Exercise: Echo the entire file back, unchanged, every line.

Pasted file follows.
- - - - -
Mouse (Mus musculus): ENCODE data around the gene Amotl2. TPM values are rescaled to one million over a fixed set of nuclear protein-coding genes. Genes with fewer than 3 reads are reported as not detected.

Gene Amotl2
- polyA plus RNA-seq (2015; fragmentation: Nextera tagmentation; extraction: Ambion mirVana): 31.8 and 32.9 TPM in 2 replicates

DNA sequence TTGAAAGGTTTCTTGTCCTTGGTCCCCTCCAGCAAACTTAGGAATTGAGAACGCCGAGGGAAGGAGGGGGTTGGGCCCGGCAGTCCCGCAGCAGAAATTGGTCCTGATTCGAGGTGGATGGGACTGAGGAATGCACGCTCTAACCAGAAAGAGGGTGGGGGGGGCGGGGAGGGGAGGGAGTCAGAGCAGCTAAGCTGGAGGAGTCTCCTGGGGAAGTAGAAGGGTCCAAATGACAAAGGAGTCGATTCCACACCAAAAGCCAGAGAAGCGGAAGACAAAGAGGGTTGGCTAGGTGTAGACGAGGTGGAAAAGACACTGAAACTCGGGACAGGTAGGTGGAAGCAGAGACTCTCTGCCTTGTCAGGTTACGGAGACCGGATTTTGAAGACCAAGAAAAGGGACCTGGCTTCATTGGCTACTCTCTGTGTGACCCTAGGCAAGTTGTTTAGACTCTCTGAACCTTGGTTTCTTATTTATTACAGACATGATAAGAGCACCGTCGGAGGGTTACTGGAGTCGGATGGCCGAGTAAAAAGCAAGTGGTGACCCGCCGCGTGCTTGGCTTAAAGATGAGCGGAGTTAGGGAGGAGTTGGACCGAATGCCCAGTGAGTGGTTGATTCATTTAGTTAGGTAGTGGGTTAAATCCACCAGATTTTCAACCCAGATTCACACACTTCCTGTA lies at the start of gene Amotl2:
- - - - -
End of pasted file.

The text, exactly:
Mouse (Mus musculus): ENCODE data around the gene Amotl2. TPM values are rescaled to one million over a fixed set of nuclear protein-coding genes. Genes with fewer than 3 reads are reported as not detected.

Gene Amotl2
- polyA plus RNA-seq (2015; fragmentation: Nextera tagmentation; extraction: Ambion mirVana): 31.8 and 32.9 TPM in 2 replicates

DNA sequence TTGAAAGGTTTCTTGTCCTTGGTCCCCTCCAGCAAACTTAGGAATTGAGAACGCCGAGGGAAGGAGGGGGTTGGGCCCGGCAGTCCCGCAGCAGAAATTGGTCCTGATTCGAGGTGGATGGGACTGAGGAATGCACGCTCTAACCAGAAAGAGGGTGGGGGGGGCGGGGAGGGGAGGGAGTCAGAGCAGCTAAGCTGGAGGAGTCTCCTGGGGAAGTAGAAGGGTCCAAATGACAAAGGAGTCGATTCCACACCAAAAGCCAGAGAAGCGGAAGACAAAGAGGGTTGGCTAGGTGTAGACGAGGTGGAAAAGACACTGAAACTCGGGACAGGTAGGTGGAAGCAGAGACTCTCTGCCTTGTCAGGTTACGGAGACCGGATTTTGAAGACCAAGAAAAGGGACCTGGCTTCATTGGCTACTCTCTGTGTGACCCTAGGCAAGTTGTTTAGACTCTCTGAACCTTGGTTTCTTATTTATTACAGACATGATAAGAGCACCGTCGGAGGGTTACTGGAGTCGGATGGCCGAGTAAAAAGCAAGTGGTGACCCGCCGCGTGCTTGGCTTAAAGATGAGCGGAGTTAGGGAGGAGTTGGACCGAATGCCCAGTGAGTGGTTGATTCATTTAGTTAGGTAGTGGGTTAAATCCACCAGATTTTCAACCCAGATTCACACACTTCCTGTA lies at the start of gene Amotl2: